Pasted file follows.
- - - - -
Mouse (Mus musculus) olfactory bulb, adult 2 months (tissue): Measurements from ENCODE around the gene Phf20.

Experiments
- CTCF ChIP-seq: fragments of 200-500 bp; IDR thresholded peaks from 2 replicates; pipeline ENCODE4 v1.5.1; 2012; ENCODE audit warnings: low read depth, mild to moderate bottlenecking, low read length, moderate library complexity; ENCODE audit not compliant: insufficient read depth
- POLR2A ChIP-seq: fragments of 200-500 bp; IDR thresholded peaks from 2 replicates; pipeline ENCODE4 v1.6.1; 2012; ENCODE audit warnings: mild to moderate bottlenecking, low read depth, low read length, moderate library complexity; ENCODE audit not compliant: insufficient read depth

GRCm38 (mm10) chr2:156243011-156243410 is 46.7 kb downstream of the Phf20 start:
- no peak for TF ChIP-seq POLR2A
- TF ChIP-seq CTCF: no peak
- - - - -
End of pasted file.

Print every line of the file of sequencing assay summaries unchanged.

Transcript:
Mouse (Mus musculus) olfactory bulb, adult 2 months (tissue): Measurements from ENCODE around the gene Phf20.

Experiments
- CTCF ChIP-seq: fragments of 200-500 bp; IDR thresholded peaks from 2 replicates; pipeline ENCODE4 v1.5.1; 2012; ENCODE audit warnings: low read depth, mild to moderate bottlenecking, low read length, moderate library complexity; ENCODE audit not compliant: insufficient read depth
- POLR2A ChIP-seq: fragments of 200-500 bp; IDR thresholded peaks from 2 replicates; pipeline ENCODE4 v1.6.1; 2012; ENCODE audit warnings: mild to moderate bottlenecking, low read depth, low read length, moderate library complexity; ENCODE audit not compliant: insufficient read depth

GRCm38 (mm10) chr2:156243011-156243410 is 46.7 kb downstream of the Phf20 start:
- no peak for TF ChIP-seq POLR2A
- TF ChIP-seq CTCF: no peak